At all events, it is a good time of the year for members to look around and see if their garden has a bush that produces ready made social programmes. Even if there isn’t, they might consider if there is some other avenue in which they can contribute to the work of running the Club.
The January General Meeting
The first general meeting of the calendar year is usually a poorly-attended one, so the January roll-up of over 40 must be accounted quite good, especially as there was little likelihood that anything of great pith or moment would be discussed. There wasn’t.
Two new members, Pauline Brown and Peter Miller made their debut, the December minutes were confirmed and in matters arising it was said- that the selected manufacturer of the proposed cloth badge wore closed for annual holidays but badges could be expected shortly. Correspondence contained a request for re-instatement as a member by Peter Harrington, a circular from the Smokewalkers with an application form (reprinted in this issue of the magazine); advice that the State Planning Authority disapproved of sand mining in certain areas at Myall Lakes; and notification of a change of address by Mountain Equipment, the camping gear suppliers.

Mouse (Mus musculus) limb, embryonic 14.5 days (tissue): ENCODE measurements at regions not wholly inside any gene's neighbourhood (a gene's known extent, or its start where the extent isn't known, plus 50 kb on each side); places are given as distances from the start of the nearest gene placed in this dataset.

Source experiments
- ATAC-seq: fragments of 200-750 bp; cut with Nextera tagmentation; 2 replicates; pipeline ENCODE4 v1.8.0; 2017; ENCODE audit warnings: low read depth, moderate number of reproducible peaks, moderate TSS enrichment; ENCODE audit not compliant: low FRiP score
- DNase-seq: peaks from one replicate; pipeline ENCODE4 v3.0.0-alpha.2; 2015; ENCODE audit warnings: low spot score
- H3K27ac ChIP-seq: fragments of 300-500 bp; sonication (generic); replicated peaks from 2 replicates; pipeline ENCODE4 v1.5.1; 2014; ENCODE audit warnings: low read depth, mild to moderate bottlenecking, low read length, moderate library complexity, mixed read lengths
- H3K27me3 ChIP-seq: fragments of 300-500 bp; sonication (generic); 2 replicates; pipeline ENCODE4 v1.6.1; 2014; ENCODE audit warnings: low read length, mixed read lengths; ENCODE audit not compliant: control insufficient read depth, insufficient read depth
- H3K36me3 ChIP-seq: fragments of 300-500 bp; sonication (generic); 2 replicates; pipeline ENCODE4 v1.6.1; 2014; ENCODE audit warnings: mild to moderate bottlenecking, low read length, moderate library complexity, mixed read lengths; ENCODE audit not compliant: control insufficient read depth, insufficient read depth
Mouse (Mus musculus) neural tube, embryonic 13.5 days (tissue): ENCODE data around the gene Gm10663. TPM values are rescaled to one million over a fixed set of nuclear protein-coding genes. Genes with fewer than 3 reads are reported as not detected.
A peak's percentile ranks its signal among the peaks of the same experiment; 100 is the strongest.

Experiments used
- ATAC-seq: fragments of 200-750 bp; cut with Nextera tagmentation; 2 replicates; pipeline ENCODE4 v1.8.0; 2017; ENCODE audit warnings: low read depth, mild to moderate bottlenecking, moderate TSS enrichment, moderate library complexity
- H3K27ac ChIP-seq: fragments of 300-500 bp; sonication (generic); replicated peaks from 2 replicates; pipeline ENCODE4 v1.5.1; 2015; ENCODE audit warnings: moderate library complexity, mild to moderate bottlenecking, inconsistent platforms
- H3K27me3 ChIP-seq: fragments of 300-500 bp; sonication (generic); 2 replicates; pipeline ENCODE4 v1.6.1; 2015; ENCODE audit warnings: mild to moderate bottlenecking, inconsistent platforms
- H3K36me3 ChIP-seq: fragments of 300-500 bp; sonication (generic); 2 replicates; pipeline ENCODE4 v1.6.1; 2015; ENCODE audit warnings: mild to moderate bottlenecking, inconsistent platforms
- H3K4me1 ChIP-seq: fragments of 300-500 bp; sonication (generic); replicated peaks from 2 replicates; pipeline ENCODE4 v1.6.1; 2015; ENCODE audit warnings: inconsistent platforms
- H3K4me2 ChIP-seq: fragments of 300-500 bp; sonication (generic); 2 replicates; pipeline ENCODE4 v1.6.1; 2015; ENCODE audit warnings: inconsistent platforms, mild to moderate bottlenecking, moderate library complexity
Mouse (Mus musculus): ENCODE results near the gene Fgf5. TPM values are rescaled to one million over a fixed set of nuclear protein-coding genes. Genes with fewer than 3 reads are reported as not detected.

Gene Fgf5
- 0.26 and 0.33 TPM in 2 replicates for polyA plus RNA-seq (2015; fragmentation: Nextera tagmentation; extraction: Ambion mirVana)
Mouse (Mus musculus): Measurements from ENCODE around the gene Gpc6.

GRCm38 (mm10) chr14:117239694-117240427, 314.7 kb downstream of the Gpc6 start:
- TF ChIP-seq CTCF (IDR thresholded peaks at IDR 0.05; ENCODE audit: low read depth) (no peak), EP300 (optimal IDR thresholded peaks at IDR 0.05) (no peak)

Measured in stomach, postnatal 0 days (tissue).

The Treasurer put it to us that we had 036 in our trading account at the close of 1971, and Pat Harrison said he would later outline a plan to expend some of this money.